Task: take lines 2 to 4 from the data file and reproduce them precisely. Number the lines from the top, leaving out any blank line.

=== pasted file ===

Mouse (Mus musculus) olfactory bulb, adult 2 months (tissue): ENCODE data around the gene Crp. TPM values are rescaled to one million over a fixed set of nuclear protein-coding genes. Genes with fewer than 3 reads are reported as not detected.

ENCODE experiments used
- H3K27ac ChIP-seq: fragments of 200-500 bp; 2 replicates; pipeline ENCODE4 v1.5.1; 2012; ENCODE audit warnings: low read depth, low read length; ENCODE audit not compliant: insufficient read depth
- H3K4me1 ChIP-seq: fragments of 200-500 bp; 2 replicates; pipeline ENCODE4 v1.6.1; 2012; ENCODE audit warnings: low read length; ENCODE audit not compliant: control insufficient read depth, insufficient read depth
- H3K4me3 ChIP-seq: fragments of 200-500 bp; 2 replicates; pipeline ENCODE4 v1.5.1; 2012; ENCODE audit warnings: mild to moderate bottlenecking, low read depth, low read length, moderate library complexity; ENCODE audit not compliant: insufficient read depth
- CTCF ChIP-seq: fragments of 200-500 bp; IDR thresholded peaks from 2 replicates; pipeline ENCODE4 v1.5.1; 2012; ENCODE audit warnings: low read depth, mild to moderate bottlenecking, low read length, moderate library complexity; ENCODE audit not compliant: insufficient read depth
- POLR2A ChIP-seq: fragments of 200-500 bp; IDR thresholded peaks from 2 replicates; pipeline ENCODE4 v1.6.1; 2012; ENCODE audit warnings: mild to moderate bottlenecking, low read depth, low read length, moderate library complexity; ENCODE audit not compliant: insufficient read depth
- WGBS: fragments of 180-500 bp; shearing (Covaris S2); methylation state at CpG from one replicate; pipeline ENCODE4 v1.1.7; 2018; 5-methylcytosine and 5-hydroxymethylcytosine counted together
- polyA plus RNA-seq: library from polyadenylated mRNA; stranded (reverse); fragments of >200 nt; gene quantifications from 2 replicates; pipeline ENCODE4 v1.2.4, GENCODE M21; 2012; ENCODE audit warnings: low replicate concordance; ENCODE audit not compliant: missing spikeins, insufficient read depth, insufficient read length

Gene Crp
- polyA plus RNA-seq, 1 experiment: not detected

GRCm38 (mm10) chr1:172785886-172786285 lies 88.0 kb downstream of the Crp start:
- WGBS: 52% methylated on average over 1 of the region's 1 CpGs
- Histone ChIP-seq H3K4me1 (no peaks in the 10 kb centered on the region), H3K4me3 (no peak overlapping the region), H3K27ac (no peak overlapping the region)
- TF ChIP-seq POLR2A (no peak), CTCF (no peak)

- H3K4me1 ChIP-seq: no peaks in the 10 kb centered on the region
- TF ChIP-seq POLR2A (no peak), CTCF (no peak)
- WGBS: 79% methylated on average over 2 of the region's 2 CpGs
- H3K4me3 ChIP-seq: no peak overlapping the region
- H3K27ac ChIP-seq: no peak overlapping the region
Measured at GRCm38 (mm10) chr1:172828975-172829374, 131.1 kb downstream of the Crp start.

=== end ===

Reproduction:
ENCODE experiments used
- H3K27ac ChIP-seq: fragments of 200-500 bp; 2 replicates; pipeline ENCODE4 v1.5.1; 2012; ENCODE audit warnings: low read depth, low read length; ENCODE audit not compliant: insufficient read depth
- H3K4me1 ChIP-seq: fragments of 200-500 bp; 2 replicates; pipeline ENCODE4 v1.6.1; 2012; ENCODE audit warnings: low read length; ENCODE audit not compliant: control insufficient read depth, insufficient read depth